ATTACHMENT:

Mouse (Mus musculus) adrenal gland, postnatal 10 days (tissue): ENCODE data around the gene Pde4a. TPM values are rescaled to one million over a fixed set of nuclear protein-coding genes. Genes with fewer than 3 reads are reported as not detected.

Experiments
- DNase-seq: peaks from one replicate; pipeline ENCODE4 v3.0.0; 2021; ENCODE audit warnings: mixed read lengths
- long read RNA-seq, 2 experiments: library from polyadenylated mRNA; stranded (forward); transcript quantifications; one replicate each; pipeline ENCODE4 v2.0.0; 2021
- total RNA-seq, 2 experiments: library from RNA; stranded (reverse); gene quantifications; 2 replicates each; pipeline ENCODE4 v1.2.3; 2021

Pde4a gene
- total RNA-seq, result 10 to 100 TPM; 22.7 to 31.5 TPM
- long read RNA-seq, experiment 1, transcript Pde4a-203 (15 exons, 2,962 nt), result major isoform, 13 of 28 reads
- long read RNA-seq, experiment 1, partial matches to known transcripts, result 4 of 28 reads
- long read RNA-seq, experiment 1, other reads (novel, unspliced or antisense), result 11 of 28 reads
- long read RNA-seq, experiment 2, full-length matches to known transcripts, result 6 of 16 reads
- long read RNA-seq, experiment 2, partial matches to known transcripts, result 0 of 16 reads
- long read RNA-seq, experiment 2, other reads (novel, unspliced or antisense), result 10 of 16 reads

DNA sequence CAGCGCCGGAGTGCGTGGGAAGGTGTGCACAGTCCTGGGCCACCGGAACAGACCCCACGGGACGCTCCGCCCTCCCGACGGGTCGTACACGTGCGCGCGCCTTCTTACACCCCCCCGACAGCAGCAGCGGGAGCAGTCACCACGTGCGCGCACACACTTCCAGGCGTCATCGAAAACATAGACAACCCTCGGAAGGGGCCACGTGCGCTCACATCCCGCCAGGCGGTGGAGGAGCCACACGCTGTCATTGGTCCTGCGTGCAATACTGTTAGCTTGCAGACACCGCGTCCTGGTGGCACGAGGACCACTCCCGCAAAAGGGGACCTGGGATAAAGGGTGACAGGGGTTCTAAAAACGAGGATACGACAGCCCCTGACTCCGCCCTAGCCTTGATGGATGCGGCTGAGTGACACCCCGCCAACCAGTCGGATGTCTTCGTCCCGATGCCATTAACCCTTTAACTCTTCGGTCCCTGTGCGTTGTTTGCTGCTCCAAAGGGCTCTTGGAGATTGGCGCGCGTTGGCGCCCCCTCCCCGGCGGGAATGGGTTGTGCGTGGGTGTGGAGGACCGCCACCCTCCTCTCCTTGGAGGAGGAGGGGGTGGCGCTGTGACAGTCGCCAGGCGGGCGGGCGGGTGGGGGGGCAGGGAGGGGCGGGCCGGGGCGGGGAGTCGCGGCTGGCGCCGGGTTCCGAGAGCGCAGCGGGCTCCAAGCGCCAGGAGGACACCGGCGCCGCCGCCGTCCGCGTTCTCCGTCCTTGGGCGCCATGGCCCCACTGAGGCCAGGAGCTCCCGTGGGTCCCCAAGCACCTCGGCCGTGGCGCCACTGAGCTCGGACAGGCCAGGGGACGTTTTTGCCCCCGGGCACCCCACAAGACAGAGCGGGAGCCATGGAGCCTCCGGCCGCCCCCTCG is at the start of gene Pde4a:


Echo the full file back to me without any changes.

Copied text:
Mouse (Mus musculus) adrenal gland, postnatal 10 days (tissue): ENCODE data around the gene Pde4a. TPM values are rescaled to one million over a fixed set of nuclear protein-coding genes. Genes with fewer than 3 reads are reported as not detected.

Experiments
- DNase-seq: peaks from one replicate; pipeline ENCODE4 v3.0.0; 2021; ENCODE audit warnings: mixed read lengths
- long read RNA-seq, 2 experiments: library from polyadenylated mRNA; stranded (forward); transcript quantifications; one replicate each; pipeline ENCODE4 v2.0.0; 2021
- total RNA-seq, 2 experiments: library from RNA; stranded (reverse); gene quantifications; 2 replicates each; pipeline ENCODE4 v1.2.3; 2021

Pde4a gene
- total RNA-seq, result 10 to 100 TPM; 22.7 to 31.5 TPM
- long read RNA-seq, experiment 1, transcript Pde4a-203 (15 exons, 2,962 nt), result major isoform, 13 of 28 reads
- long read RNA-seq, experiment 1, partial matches to known transcripts, result 4 of 28 reads
- long read RNA-seq, experiment 1, other reads (novel, unspliced or antisense), result 11 of 28 reads
- long read RNA-seq, experiment 2, full-length matches to known transcripts, result 6 of 16 reads
- long read RNA-seq, experiment 2, partial matches to known transcripts, result 0 of 16 reads
- long read RNA-seq, experiment 2, other reads (novel, unspliced or antisense), result 10 of 16 reads

DNA sequence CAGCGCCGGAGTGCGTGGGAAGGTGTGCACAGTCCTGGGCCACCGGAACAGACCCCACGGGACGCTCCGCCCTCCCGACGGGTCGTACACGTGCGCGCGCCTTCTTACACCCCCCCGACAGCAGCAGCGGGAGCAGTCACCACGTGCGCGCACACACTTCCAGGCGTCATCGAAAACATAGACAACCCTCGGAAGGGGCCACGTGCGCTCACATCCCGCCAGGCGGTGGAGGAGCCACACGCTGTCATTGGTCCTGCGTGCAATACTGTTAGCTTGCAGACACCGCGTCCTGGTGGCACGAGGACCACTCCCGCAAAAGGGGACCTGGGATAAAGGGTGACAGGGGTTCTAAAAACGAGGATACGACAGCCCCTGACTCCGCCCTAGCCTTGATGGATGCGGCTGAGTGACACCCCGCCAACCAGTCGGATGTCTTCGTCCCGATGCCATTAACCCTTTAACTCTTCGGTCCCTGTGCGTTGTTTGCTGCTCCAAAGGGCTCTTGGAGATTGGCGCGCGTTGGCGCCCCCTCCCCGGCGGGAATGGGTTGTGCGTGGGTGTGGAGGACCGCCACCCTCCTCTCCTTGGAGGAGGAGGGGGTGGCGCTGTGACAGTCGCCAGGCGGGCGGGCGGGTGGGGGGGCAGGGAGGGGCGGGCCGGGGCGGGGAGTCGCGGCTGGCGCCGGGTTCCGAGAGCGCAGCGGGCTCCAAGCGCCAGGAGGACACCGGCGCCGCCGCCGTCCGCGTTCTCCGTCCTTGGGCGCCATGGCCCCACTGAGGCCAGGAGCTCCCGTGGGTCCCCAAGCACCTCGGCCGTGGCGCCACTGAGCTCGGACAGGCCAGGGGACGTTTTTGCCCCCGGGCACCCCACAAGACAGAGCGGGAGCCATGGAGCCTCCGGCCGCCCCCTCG is at the start of gene Pde4a: